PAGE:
Athletes: Use Your Head When Injured!

Posted on by jafremow

Injuries are unfortunately quite common across all sports. For example, there are approximately 1.5 million injuries sustained each year in just these three sports combined — basketball, cycling, and football (2006 data compiled by the U.S. Consumer Product Safety Commission’s National Electronic Injury Surveillance System (NEISS).

Overcoming the emotional and physical challenges of a moderate or major injury requires that athletes use their head when injured. That is, athletes should bring their A Game to the training room rather than simply going through the motions. Taking a smart approach to recovery will allow the athlete to be master of the injury rather than letting the injury master the athlete.

A sports psychologist can help athletes manage the mental side of injuries. Here are six power tips for how injured athletes can win the inner game of rehab and make a triumphant return to the field. Each tip is explained in my new book, “The Champion’s Mind: How Great Athletes Think, Train, and Thrive” (Rodale, 2014).

1. Know and understand the five stages of loss — learn the emotional stages of recovery.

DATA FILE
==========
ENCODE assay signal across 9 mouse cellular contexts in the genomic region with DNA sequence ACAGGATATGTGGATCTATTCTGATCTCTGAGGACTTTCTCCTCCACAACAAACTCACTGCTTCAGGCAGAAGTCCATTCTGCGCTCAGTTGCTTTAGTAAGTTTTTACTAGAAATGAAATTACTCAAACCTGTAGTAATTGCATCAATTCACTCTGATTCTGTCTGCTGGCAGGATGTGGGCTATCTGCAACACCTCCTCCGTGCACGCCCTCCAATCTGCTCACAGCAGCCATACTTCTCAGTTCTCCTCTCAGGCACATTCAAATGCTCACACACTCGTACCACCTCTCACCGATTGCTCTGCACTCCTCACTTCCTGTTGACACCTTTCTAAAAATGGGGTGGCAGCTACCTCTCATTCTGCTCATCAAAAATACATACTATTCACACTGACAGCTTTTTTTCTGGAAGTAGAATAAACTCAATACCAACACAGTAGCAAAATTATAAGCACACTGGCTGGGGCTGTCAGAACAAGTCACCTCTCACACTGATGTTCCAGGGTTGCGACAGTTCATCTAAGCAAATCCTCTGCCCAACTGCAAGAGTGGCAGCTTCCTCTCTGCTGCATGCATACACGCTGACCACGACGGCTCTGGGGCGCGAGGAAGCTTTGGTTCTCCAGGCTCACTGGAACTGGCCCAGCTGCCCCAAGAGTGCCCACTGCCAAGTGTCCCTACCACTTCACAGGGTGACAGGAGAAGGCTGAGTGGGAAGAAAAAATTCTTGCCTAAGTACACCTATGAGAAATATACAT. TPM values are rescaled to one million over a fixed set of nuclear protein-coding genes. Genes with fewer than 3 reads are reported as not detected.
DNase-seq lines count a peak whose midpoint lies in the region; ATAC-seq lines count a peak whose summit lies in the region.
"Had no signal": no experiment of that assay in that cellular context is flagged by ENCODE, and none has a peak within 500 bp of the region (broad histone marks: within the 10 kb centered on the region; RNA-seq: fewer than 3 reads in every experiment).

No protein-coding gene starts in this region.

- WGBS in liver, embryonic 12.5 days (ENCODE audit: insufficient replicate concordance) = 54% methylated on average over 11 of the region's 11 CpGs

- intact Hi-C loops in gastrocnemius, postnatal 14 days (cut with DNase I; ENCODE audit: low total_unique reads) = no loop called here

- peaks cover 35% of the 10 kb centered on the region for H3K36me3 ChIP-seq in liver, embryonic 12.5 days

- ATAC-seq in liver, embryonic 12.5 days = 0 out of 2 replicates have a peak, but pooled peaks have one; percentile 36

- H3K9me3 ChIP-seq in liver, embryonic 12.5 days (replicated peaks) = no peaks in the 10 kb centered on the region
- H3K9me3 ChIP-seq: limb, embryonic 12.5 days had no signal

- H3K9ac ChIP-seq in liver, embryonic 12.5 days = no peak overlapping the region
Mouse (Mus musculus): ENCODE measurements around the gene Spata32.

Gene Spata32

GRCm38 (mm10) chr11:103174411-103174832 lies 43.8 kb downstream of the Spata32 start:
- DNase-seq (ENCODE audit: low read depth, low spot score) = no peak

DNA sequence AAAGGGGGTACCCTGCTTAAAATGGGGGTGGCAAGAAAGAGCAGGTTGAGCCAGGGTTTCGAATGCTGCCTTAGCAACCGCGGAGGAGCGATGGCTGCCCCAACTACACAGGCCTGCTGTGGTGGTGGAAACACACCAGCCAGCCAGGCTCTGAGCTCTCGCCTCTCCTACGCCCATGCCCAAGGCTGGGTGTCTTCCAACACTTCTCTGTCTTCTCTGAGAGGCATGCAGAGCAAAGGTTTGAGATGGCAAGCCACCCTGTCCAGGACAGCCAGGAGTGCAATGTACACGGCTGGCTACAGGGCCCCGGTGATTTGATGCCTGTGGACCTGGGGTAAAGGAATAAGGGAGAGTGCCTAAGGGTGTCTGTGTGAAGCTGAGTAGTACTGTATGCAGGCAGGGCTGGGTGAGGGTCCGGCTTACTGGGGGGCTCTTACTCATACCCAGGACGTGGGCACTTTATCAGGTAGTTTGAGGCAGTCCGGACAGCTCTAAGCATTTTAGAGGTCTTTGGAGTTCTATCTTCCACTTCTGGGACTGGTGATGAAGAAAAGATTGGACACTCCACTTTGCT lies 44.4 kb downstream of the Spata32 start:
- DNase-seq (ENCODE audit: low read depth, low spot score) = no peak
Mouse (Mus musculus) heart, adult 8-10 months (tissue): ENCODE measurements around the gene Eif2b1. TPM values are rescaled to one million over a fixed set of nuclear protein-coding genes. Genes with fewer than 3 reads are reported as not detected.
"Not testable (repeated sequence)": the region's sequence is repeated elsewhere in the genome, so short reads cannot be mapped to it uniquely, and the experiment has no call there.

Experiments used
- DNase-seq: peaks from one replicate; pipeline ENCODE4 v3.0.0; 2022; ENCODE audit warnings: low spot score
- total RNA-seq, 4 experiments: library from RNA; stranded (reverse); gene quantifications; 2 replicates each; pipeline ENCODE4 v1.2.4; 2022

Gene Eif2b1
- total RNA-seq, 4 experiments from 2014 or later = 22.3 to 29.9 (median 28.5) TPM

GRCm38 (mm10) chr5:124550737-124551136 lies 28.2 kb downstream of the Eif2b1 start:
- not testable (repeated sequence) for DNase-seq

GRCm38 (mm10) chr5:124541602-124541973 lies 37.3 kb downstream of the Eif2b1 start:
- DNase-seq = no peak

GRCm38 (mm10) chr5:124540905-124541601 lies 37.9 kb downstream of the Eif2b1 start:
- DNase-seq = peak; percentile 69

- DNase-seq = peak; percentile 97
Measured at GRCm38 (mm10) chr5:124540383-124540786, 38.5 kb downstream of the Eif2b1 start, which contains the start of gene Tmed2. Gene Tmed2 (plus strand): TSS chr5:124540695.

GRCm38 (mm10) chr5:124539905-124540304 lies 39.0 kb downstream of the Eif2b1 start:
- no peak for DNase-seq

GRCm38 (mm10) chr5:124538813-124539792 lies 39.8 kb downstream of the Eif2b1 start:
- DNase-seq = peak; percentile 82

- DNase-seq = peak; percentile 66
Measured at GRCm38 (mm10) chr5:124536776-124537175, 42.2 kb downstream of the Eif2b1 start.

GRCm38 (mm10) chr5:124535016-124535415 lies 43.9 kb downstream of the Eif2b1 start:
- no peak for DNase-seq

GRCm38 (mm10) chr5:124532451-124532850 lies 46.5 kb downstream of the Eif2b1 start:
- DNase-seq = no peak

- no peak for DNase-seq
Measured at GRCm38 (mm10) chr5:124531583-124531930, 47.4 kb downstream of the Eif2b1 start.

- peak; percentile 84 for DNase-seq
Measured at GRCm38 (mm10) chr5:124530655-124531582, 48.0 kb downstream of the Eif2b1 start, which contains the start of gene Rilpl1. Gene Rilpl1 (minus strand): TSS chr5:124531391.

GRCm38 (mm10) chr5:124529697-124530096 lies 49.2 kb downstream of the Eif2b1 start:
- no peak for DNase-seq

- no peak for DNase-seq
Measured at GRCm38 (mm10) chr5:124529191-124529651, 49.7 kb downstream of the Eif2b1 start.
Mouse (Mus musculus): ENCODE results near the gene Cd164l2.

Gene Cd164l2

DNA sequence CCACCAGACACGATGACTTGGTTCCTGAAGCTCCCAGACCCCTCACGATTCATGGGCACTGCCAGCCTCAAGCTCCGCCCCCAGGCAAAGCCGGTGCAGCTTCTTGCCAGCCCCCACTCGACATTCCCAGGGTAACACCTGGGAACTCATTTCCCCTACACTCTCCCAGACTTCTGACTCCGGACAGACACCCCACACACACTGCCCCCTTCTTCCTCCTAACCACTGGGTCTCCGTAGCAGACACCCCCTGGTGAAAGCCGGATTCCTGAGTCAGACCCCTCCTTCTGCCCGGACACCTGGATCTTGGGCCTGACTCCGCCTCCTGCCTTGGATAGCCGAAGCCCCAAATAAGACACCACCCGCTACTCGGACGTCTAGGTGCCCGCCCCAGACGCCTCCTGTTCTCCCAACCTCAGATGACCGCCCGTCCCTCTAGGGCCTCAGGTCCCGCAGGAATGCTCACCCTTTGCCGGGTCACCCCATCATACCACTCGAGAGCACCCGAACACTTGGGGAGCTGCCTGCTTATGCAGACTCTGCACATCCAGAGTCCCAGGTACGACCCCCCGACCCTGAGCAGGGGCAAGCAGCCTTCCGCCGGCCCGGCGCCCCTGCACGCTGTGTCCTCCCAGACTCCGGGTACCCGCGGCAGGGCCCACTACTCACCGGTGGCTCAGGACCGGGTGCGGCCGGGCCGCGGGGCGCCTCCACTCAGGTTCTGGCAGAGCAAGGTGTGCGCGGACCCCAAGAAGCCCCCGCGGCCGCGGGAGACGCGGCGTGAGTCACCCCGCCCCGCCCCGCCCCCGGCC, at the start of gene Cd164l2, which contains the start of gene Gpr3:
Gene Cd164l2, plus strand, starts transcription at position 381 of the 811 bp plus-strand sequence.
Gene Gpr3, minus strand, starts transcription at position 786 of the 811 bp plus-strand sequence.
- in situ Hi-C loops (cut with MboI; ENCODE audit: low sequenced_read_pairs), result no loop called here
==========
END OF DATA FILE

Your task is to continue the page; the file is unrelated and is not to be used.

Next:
2. Team up for motivation and support — don’t be too proud to ask for help.

3. Patience is the prescription — slow and steady wins the recovery game.

4. Fire up your imagination — use visualization for healing and keeping your sports skills sharp.

5. Spin a negative into a positive — find the silver lining.

6. Power through plateaus and setbacks — a minor setback is an opportunity to make a major comeback.

Dr. Jim Afremow is a leading mental coach, a licensed professional counselor, and the author of The Champion’s Mind: How Great Athletes Think, Train and Thrive (Rodale, January 2014.) Though his private practice is located in Phoenix, Arizona, Dr. Afremow provides individual and group mental training services across the globe to athletes in all sports, as well as to parents, business professionals, and all others engaged in highly-demanding endeavors. His website is www.goldmedalmind.net.

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